Together Towards A Better World For Children, Adolescents and Families was
the opportunity for many to take a little more time getting there hitting favorite
destinations along the way. For some, Vienna became the starting point to seeing
other places such as Budapest. And then there was Vienna itself, a city which offers
so much on so many levels it almost became a distraction from conferencing itself.
An old world city with new world transportation systems, a former royal city of palaces
and parks now a cutting edge republic. This page explores aspects of well, being a
Budapest: taking the sun along the Danube
Self care, recreation, relaxing, exercising, learning, professional development and new experiences all have a place in child and youth care work. Each restores
the body, soul and mission that drives the work forward. Attending conferences and most notably, major conferences tend to tick all these boxes in one go.
Consider setting aside a conference fund just for this purpose using regular installments. Airline points, hotel loyalty points and early planning can made it all
even more possible.
|All rights reserved Council of Canadian Child and Youth Care Associations/Garth Goodwin 1995-2016
Vienna was the capital and center of the Holy
Roman Empire and the Habsburg dynasty for
several centuries. Assassinations, suicide and
the WWI brought the monarchy to an end.
This resulted in a lot of royal real estate
throughout the city and a determined effort to
maintain and tell the story of the second last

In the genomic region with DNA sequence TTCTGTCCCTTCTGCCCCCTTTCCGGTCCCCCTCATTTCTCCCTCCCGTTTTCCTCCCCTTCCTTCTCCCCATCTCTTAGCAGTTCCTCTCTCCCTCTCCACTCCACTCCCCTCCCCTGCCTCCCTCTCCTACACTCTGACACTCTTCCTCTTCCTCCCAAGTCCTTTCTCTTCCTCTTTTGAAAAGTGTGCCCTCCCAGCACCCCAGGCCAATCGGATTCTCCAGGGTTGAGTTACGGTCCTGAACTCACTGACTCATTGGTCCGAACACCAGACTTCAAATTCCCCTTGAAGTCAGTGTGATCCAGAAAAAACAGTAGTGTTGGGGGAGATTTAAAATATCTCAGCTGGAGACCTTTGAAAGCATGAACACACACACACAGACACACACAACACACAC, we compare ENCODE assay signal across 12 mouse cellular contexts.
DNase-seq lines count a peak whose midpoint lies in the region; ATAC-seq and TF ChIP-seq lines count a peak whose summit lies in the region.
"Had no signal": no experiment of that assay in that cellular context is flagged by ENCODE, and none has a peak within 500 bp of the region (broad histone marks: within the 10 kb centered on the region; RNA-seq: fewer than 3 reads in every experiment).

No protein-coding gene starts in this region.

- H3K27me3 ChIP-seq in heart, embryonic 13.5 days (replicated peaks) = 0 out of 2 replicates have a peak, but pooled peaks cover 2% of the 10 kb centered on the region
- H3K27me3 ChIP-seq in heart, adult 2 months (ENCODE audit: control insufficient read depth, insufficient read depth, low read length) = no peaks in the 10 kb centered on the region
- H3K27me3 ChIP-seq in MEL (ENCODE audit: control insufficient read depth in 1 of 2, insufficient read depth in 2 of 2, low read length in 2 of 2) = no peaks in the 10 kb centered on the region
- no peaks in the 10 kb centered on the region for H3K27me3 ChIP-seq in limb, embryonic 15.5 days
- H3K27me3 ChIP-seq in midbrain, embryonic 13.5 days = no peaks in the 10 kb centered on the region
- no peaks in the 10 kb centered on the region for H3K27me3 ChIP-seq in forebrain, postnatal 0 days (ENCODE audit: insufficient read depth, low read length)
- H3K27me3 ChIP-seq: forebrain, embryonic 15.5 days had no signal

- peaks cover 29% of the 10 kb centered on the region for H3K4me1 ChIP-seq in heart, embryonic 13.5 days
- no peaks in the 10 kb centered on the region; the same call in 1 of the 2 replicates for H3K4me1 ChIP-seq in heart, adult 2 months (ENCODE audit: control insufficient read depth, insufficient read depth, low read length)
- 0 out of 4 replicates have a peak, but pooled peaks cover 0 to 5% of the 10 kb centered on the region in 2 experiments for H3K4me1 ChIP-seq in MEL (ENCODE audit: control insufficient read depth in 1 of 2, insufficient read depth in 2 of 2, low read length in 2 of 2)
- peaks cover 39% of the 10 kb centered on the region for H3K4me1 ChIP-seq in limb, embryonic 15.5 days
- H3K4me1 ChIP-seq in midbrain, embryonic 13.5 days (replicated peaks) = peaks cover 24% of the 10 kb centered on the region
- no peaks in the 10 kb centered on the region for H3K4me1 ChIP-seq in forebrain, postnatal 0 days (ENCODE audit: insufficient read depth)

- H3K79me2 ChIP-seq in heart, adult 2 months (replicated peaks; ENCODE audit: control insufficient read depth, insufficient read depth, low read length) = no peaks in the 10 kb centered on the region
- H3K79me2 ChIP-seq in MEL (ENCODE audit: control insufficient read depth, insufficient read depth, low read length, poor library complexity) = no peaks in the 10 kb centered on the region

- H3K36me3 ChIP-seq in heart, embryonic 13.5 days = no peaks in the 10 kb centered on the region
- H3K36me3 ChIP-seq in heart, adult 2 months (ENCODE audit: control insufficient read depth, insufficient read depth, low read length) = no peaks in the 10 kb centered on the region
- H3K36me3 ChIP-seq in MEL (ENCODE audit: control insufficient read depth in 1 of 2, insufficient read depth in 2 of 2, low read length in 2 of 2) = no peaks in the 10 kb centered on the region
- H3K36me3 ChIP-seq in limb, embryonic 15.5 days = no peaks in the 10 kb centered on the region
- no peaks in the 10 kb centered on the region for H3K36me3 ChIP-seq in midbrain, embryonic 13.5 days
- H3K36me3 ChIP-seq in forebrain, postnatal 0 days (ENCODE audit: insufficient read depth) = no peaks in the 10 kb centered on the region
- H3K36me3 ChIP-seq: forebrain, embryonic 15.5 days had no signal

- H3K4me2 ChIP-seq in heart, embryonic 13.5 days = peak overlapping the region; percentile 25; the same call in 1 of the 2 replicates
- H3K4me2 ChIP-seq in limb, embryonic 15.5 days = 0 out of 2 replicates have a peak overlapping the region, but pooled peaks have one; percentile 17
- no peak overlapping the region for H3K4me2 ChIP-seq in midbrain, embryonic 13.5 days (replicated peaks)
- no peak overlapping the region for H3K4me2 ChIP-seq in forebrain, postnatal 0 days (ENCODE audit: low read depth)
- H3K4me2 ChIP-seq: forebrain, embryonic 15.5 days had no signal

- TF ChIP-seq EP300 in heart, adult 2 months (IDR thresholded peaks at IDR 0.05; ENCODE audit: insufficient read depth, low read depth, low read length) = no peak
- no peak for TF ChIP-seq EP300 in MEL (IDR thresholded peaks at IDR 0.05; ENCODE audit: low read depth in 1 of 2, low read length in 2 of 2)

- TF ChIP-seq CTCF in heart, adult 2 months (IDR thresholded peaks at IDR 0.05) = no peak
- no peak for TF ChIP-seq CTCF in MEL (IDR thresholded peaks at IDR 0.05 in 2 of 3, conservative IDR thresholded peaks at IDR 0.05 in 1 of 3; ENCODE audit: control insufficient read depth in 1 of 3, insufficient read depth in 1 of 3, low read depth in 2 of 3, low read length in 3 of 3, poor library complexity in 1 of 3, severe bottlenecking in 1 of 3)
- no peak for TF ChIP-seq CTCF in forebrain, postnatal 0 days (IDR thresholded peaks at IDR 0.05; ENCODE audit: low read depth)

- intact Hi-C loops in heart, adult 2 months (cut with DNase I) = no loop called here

Emperor Francis Joseph and his wife
Elizabeth, fondly known as Sisi. Tours are
offered of their winter and summer palaces,
the Hofburg and Schonbrunn Palace,
respectfully along with the crown jewels, silver
and furnishings. The Republic of Austria
functions borrowing part of these incredible
spaces and the silverware leaving the
remainder as a testament to monarchy itself
and an incredible tourist draw. Napoleon,
Mozart, Marie Theresa and Maximilian are
some of the names bound up with Austrian
history. It all gives one an appreciation of
being the humans at the center of such a
world tucked into your suite of rooms and
expected to perform over the rituals of office.
This writer's first and daily impression of Vienna proper was of its canyon like streets and avenues.
Much of Vienna predates elevators being built at a time when folks walked up stairs to their homes.
Buildings tended to be 5 to 7 stories high, often elaborately decorated and usually with businesses on
the first floors. I noted the place across from my hotel dated itself from 1740. Grand apartments had
carriage ways leading to interior courtyards. Once mews, they have given away to natural spaces or
parking. Being a prairie boy, after awhile I began to miss horizons. Buses and trams connect the city
to subways which whisk one to the various regions of the city including the outskirts where there was
indeed horizon. Two such regions stuck out. The one was the high end shopping quarter. Park
Avenue and Knightsbridge have nothing on Vienna. Here the carriage trade involves real carriages
ambling about the luxury stores of legend. Only pedestrians and carriages allowed which added to the
charm. The second was the Prater, a former imperial hunting ground given to the people of Vienna by
the Emperor of the day 250 years ago for their amusement. The Viennese took this quite literally and
have built a permanent amusement park of such a size and scale, it has to be seen to be believed.
Of special note was the respect accorded horses and dogs. The Royal Riding School pampers their